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I'm trying to get a better understanding of authorized_keys in the context of an SSH server.

So if I have a linux server and I've placed a clients public SSH key into my servers authorized_keys file, that client may now login to the server. Presumably, this is the public key from a specific user on that client (new keys are generated for each user, right?).

If multiple users exist on my serer (root, user1, user2, etc.), then which user/profile (on the server) is the client allowed to access?

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The authorized_keys file is not a per-server thing - it's a per-user-on-server thing.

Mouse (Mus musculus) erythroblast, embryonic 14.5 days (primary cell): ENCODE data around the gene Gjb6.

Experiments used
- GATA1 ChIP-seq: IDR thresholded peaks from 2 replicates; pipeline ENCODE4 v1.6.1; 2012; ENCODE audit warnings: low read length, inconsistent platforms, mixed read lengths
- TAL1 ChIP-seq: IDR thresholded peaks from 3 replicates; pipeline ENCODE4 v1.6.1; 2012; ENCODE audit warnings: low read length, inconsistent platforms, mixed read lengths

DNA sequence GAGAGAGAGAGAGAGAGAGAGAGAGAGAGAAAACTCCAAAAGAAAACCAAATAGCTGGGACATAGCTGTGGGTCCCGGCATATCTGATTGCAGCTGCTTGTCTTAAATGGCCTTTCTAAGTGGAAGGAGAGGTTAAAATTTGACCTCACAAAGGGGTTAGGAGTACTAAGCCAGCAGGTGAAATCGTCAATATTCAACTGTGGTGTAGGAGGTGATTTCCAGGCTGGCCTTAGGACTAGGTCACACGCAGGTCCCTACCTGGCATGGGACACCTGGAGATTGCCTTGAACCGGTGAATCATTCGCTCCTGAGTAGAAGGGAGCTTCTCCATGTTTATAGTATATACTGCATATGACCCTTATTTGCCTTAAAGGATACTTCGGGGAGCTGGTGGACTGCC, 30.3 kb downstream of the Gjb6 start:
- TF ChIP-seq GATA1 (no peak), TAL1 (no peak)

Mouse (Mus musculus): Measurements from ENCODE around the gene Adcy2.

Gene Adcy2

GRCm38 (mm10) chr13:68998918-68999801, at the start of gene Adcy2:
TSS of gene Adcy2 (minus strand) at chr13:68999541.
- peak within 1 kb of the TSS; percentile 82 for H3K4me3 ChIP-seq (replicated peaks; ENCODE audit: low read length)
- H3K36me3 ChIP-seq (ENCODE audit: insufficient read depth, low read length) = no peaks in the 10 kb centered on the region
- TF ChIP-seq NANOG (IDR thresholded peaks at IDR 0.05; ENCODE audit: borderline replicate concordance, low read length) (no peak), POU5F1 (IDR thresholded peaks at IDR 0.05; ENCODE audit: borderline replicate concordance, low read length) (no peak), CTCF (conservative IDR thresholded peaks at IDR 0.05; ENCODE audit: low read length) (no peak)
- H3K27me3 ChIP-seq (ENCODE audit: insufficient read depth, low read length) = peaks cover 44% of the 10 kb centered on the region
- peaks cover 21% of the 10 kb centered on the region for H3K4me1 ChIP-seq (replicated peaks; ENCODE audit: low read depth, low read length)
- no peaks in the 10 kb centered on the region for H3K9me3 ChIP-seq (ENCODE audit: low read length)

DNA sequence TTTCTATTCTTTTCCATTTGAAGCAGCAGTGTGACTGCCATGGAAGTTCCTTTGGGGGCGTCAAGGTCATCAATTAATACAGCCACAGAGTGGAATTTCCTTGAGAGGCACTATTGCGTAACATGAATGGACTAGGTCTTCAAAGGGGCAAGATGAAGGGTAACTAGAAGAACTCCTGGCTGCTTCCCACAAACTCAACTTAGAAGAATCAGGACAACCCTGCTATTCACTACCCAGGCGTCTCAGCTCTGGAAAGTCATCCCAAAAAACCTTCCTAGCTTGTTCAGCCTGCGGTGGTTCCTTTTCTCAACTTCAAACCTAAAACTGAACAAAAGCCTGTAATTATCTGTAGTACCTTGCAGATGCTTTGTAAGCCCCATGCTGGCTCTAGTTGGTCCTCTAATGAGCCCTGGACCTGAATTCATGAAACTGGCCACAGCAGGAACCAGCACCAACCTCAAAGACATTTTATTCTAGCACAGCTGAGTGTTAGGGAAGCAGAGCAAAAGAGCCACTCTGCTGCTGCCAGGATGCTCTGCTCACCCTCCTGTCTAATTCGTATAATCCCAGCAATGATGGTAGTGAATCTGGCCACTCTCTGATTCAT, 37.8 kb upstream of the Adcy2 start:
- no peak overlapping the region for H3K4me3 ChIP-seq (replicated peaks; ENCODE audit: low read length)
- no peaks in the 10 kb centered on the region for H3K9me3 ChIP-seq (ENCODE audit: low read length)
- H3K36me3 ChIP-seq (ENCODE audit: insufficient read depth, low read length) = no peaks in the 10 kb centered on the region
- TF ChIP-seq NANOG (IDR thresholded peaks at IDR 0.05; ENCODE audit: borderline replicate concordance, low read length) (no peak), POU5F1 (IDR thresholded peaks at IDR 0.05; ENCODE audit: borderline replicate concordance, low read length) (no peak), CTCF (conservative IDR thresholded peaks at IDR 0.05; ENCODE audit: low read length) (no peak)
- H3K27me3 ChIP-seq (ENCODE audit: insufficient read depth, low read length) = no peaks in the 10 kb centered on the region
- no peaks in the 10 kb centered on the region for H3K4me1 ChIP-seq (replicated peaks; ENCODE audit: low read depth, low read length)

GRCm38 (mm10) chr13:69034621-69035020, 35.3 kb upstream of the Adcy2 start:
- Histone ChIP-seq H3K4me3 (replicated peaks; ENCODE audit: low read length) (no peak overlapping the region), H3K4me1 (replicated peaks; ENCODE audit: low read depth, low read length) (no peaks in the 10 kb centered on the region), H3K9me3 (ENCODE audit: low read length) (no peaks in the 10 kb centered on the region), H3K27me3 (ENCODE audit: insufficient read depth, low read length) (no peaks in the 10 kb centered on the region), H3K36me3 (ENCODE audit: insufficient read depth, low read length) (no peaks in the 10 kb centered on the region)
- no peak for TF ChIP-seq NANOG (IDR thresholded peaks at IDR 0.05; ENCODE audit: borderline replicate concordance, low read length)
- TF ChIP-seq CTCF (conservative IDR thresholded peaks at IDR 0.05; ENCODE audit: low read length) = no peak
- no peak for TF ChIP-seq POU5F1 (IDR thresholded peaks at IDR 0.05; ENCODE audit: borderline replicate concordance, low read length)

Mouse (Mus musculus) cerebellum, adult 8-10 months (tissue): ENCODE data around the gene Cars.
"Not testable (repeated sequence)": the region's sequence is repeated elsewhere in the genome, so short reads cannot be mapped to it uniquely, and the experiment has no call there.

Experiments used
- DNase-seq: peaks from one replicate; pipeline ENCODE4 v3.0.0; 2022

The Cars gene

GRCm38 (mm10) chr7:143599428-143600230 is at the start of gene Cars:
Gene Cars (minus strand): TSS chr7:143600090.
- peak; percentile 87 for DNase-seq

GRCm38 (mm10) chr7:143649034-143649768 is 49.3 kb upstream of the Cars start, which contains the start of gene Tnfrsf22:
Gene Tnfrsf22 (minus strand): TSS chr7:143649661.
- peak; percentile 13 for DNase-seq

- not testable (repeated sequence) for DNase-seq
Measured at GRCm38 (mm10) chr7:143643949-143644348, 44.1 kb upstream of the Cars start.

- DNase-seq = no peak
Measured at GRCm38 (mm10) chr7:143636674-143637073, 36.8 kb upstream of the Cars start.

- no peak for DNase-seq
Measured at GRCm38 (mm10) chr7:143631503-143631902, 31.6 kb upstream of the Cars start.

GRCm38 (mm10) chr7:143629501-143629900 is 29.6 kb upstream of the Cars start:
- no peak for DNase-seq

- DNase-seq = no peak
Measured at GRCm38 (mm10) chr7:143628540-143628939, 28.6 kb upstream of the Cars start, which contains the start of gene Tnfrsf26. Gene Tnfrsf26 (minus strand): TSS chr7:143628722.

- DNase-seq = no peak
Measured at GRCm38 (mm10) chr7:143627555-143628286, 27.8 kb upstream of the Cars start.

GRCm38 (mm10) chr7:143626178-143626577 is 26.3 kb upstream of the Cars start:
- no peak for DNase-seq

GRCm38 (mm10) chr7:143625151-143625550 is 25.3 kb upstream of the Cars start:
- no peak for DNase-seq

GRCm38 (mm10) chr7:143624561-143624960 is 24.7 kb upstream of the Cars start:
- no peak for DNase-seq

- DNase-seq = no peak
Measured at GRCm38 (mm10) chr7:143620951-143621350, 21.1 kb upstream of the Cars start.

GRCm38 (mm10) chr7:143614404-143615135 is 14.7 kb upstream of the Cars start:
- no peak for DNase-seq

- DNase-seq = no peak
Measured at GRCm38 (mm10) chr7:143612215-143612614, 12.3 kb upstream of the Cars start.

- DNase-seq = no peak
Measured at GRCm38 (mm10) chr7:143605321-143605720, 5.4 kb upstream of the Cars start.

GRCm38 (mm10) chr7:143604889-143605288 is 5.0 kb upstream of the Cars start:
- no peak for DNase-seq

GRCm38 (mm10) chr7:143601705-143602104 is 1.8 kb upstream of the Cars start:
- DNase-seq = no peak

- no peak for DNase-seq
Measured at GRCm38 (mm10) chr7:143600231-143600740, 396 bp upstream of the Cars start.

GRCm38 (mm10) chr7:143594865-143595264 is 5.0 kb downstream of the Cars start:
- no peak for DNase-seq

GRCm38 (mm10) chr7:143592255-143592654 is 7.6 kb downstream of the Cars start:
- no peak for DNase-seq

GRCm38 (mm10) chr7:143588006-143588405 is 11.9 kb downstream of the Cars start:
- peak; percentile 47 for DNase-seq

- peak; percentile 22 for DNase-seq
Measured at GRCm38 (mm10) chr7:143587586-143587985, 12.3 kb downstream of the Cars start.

If you want someone to access your server as "user1", you place their public key in ~user1/.ssh/authorized_keys. Now they can login as user1, and only user1.

If you want them to be able to login as other users, you need to copy their public key to the authorized_keys file of each target user. (Or you can user sudo to let them su to the other users.)

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The authorized_keys file of an user account includes the public key of the client user which is allowed to login on this account and not the host key of the client host. This means a user could use the same key pair from multiple systems to login into a specific account. Also, multiple users on the same systems will have different key pairs and thus access is restricted to only the users which have the right key pair.

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